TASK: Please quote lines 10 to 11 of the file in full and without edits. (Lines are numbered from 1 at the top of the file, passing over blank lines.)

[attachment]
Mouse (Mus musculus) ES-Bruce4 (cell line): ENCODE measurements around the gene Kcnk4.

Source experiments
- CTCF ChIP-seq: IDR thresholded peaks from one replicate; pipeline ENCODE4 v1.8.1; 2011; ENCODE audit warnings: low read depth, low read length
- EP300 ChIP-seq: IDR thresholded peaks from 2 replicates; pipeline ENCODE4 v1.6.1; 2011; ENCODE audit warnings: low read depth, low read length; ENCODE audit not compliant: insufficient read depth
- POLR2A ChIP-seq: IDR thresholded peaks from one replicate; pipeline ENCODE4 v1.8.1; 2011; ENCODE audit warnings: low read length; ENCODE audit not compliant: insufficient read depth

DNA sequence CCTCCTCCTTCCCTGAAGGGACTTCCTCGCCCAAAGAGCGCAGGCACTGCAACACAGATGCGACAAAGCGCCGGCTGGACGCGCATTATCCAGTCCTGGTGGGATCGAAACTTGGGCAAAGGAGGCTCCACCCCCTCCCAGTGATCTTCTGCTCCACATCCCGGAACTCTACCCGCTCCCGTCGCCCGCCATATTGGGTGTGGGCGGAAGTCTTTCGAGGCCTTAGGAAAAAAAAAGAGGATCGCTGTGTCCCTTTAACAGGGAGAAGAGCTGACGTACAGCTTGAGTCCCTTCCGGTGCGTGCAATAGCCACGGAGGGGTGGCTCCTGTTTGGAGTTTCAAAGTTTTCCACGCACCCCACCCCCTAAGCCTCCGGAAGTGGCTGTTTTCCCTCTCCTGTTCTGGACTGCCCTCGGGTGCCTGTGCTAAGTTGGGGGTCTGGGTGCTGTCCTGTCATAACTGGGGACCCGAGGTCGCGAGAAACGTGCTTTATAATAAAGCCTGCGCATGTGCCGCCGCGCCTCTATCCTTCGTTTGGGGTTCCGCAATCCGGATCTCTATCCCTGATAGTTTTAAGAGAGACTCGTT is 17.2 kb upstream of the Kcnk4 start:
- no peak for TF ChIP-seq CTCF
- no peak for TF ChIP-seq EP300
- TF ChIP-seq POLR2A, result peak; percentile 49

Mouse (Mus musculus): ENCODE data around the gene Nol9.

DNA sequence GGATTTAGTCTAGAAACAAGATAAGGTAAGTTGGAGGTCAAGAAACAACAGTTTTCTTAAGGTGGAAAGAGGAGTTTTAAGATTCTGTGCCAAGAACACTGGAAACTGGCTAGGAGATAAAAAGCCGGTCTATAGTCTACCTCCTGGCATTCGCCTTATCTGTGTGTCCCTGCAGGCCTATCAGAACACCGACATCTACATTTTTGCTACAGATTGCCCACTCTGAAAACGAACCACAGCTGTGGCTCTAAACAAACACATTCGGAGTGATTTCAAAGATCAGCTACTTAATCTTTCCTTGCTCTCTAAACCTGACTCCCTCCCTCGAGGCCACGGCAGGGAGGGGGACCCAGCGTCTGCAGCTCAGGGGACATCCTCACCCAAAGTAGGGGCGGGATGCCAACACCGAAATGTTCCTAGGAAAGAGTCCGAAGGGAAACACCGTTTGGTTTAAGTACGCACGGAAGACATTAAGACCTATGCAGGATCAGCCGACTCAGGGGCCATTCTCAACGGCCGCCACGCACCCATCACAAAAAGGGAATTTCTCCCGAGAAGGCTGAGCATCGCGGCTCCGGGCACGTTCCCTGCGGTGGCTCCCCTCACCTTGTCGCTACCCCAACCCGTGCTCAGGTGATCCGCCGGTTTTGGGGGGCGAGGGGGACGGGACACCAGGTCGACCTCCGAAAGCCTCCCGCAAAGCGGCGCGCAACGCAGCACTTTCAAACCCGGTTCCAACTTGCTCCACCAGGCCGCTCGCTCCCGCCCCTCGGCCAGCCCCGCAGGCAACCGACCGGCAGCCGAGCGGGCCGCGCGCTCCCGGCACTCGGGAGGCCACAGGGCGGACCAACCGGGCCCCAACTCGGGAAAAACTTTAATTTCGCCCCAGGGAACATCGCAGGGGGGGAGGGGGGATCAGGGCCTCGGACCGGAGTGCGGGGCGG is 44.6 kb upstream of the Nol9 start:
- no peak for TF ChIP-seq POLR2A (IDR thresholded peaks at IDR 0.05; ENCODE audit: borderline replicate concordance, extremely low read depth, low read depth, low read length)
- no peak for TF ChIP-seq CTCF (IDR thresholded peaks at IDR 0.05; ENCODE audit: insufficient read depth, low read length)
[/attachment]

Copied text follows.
Mouse (Mus musculus): ENCODE data around the gene Nol9.

DNA sequence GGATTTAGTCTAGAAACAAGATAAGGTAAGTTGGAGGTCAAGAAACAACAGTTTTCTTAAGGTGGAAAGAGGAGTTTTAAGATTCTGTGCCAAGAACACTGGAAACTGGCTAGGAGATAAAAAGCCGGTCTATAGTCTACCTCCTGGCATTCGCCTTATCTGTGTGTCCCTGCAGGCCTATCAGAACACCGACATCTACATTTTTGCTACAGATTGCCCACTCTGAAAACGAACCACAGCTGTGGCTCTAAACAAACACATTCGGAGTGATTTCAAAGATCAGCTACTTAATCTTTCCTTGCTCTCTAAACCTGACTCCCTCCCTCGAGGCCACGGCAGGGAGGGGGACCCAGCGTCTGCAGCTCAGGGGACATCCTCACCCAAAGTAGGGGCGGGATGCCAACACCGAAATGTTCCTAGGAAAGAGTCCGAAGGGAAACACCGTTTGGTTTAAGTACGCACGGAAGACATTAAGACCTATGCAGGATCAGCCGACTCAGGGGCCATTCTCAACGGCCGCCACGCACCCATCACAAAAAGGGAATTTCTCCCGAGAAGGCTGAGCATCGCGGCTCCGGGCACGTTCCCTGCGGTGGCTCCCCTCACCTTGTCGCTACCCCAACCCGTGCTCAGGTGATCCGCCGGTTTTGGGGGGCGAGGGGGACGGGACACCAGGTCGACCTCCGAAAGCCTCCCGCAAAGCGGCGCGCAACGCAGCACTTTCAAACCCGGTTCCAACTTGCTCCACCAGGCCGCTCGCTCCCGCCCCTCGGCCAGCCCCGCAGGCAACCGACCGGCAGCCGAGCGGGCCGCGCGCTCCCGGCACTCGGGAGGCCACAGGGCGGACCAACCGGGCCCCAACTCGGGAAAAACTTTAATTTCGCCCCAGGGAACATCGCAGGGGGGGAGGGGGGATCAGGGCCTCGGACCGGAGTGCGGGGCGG is 44.6 kb upstream of the Nol9 start: